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HTML Templates Are Probably Hurting Your Email Newsletters [Updated]

· Email,All In One CRM

HTML templates for newsletters had their time, but it's time to put them to rest. Why? So your emails perform better. We've gathered a bunch of data to prove to you that basic emails are more effective, and also that any email marketing system which tries to promote templates with images is misguiding you.

[Note - updates to this article are listed at the bottom.]

How are Email Opens tracked?

Let's start by understanding how email opens are tracked. First, there's the old school way - the read receipt. There are two significant issues with the read receipt: 1) it interrupts the flow of reading the email as it requires action by the recipient and 2) any read receipt sent to a webmail client (e.g. Gmail) is disregarded.

The more common open tracker these days inserts an invisible one pixel image into the bottom of an email. If that image is "downloaded" then your email is considered opened. Every single email marketing system on the planet uses this method, as far as we know. 

The HTML Template Image Download Problem

The problem with email images, whether an html template image or the open tracking pixel, is that the vast majority of email users are using an email client which prohibits image download as the default setting. Let's look at the stats provided by Gartner and reported by Forbes:

  1. 13% of email server addresses lead back to Microsoft or Google cloud email services. The rest (87%) use conventional on-premise or hybrid email applications.

  2. 80% of on-premise email is owned by Microsoft.

  3. Of the two cloud services, Microsoft accounted for 8.5% through Microsoft Office 365, and Google Apps for Work had 4.7%.

The punchline: Microsoft powers 78% of business email compared to Google Apps for Work at 4.5%, and myriad of others make up the difference.

Why is this important? Because Microsoft Outlook and Outlook via Office 365 automatically hide images as their default setting.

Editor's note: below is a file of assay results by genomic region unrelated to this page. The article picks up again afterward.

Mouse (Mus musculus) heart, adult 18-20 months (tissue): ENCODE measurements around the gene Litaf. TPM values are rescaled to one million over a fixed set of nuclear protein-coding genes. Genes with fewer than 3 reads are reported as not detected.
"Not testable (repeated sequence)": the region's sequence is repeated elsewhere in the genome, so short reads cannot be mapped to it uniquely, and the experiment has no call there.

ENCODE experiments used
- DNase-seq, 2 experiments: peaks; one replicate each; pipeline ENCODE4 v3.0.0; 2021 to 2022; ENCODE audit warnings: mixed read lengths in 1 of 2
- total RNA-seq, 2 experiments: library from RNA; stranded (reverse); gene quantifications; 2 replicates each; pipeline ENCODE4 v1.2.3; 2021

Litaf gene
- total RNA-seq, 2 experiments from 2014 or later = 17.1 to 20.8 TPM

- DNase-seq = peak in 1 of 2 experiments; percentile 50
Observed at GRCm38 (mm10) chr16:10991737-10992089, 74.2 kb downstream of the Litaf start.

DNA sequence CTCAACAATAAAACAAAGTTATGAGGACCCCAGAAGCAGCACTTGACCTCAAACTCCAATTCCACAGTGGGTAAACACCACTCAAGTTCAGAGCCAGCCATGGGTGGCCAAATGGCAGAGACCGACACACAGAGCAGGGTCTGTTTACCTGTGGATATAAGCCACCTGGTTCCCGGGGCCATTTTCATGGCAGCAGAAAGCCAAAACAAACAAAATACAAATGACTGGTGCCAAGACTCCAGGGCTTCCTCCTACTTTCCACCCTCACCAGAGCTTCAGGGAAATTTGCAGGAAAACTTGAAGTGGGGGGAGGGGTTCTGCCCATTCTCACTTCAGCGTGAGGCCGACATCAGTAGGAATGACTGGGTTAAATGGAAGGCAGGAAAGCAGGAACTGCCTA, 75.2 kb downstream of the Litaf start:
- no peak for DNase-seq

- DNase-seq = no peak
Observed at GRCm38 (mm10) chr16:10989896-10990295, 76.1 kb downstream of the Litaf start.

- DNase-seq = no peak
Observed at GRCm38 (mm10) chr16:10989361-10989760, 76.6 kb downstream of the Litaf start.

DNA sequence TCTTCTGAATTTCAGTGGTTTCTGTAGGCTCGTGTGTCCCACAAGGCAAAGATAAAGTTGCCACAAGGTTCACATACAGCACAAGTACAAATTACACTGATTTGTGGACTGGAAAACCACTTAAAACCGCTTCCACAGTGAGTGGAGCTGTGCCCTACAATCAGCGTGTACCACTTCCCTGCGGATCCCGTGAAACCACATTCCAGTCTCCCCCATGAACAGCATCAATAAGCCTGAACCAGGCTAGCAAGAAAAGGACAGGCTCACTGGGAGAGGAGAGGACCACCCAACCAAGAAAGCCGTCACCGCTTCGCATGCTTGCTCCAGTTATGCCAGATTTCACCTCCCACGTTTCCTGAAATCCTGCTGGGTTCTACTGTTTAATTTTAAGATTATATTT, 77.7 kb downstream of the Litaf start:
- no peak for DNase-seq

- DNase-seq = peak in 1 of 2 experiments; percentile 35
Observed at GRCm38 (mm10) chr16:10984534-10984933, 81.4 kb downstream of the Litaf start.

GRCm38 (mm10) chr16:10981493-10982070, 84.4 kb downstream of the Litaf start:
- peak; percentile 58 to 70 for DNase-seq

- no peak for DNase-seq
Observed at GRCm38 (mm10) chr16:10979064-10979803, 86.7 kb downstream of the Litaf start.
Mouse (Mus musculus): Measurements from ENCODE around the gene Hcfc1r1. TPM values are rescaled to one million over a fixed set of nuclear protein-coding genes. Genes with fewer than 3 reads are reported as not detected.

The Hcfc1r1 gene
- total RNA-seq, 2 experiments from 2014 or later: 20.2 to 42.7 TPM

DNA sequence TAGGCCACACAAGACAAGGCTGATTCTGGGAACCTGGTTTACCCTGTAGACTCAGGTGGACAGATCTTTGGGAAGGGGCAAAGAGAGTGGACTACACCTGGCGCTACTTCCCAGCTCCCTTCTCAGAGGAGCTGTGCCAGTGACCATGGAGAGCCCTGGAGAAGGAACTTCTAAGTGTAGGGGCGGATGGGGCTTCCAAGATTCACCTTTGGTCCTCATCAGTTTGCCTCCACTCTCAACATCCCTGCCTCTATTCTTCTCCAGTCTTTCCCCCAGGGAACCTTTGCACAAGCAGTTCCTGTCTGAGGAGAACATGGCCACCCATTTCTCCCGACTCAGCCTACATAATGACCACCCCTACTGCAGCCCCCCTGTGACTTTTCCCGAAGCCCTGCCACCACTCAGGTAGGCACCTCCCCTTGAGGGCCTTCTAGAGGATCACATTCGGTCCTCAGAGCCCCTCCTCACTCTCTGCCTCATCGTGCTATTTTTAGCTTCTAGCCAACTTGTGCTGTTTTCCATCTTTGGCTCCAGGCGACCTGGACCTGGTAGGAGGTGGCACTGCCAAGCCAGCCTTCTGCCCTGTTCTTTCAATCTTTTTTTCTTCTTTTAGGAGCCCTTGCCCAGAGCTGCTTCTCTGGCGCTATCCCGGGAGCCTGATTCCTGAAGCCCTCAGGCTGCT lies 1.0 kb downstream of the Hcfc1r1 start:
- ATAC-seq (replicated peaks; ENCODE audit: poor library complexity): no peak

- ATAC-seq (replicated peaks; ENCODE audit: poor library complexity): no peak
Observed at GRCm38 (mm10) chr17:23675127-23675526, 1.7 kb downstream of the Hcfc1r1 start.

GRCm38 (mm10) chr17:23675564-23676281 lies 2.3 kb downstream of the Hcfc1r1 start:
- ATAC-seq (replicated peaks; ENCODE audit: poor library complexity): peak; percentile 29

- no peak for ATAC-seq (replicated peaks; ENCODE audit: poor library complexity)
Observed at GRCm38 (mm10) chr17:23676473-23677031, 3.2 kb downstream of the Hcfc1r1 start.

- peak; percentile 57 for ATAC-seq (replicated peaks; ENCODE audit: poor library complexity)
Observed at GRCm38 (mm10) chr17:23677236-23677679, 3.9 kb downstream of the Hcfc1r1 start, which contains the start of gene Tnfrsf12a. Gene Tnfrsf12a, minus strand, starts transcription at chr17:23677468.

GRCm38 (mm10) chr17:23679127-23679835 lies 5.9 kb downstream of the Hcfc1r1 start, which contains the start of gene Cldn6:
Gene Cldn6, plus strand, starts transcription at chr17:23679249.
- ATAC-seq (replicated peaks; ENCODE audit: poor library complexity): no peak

When images are not downloaded, opens are not counted and HTML templates look like the banner image of this article showing large X's and "Images are not displayed."

Where Newsletter Providers Might Have Misguided You

Doing a quick Google search for "email client market share" yields a variety of vendor-created reports. The challenge we have with the top ranking reports is that they appear to be based on email opens. Effectively 4 out of 5 email recipients are using Outlook, which hide images as the default setting and inhibit the trackable open event. Forgive us if we raise an eyebrow to their "reports."

The Good News

All of that said, there is a silver lining here. Because so many business users use a Microsoft-based email system, there is a high change the open rates of your newsletters are actually higher than reported, as more people likely read your email than tripped the open tracker. 

Further, as you're planning your next email campaign, it will probably save you a tremendous amount of time to NOT have to deal with an email template. Craft a basic text-based email and focus on your copy and the action items you are requesting of your recipients.

Final notes:

  1. For many businesses, the open rate of a newsletter should only be considered good or bad relative to other newsletters you've sent out. 
  2. Across all systems, a click event is trackable. If you do request your recipients to take action, it might be more meaningful to compare click through rates than open rates.

If after this you believe you might be paying too much for your email marketing system, or want a simpler email marketing system, we invite you to check out VipeCloud.

Updates To This Article

This article was originally published in June of 2016, and the world of email is a constantly evolving beast. Here are some updates:

  1. If your client base is small businesses, or otherwise has a high probability of using Gmail or G-Suite, then HTML emails are likely not have as detrimental of an effect than if your clients primarily use Outlook. 
  2. That said, Gmail and G-Suite now tab their inbox emails, so if you have too much HTML in your email (as opposed to text) you can end up in the Promotions or the Social tab. While technically still the inbox, it's still not where you want to be. 
  3. Of course, if your client base is used to and expecting emails from you, there is a greater chance they have enabled image downloading for emails from you, so HTML newsletters might serve you well. 
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